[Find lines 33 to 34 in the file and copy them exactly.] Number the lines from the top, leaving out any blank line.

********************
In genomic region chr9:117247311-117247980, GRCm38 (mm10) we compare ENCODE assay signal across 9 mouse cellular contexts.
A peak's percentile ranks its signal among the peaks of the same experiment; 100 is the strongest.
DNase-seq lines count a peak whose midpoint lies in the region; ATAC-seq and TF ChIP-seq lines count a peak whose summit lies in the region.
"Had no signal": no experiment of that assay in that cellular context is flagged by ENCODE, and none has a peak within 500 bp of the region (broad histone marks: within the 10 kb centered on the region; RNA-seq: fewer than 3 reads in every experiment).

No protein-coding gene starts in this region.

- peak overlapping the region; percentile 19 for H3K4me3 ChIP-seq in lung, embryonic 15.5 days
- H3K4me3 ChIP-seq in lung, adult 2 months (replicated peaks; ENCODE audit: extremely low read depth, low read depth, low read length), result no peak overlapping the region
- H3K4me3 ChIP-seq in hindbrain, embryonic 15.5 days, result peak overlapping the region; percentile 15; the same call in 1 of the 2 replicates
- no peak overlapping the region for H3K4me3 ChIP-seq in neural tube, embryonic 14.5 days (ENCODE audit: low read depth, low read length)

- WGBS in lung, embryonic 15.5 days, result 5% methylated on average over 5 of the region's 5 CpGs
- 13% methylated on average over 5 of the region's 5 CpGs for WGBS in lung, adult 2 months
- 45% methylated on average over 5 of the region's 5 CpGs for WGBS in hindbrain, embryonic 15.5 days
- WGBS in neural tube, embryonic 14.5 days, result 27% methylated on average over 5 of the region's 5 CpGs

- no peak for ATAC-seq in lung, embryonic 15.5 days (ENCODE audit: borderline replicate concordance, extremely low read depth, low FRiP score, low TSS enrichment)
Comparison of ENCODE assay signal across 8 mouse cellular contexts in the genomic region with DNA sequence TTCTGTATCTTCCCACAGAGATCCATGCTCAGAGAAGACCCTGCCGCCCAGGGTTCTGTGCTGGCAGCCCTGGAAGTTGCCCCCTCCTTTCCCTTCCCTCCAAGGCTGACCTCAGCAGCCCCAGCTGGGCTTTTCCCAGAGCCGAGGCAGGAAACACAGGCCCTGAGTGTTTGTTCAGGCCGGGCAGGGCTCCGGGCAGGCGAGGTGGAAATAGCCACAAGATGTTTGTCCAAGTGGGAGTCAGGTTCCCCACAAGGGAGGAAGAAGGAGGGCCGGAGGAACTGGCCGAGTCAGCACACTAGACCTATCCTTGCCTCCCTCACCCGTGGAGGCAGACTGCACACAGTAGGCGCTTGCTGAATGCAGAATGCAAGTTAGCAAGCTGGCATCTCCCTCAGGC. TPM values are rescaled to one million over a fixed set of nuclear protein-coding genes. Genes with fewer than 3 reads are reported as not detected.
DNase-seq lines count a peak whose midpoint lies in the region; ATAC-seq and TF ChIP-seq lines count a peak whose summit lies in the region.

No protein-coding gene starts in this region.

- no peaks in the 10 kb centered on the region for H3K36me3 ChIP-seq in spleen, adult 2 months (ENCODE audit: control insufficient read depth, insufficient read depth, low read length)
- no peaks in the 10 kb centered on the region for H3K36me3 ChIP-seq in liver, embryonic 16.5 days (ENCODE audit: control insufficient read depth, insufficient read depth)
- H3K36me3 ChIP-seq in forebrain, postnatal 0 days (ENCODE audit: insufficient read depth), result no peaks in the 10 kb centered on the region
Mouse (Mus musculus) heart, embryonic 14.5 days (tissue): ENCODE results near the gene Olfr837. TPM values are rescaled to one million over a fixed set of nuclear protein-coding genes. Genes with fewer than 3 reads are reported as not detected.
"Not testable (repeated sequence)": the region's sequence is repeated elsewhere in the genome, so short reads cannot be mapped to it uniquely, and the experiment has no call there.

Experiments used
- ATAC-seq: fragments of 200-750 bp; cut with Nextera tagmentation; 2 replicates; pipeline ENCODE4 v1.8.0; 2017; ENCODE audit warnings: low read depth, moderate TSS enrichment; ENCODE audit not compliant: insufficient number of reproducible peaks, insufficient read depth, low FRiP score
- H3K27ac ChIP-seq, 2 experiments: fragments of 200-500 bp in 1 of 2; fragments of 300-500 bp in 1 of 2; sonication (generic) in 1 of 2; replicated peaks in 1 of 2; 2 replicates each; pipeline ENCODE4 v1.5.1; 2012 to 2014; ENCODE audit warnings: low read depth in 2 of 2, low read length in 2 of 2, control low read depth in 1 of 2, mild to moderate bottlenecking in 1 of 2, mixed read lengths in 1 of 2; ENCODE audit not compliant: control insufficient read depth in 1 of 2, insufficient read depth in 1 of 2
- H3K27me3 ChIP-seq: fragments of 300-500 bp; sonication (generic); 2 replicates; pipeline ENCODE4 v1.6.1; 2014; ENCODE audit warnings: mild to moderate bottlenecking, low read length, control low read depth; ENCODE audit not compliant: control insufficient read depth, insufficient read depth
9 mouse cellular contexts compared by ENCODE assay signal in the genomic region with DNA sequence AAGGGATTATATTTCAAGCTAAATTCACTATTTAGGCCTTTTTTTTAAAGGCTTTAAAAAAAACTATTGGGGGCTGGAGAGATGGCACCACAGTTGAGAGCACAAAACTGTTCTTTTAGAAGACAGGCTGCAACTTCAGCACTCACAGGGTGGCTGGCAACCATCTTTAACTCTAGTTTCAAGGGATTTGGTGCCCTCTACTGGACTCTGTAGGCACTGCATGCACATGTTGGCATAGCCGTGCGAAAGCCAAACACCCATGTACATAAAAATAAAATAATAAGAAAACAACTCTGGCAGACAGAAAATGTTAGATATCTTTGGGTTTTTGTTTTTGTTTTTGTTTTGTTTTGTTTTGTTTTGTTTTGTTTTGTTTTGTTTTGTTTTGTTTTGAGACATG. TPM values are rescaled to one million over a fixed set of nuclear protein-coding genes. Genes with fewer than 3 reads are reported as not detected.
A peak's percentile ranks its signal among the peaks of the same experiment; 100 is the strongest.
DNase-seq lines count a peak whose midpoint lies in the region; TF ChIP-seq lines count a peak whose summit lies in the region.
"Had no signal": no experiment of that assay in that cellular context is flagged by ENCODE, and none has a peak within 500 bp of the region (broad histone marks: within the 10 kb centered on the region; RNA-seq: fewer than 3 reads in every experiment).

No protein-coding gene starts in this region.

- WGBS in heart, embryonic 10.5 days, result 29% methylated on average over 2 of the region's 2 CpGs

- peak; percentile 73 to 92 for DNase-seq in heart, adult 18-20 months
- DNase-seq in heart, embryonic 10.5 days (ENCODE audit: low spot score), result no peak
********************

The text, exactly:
- peak; percentile 73 to 92 for DNase-seq in heart, adult 18-20 months
- DNase-seq in heart, embryonic 10.5 days (ENCODE audit: low spot score), result no peak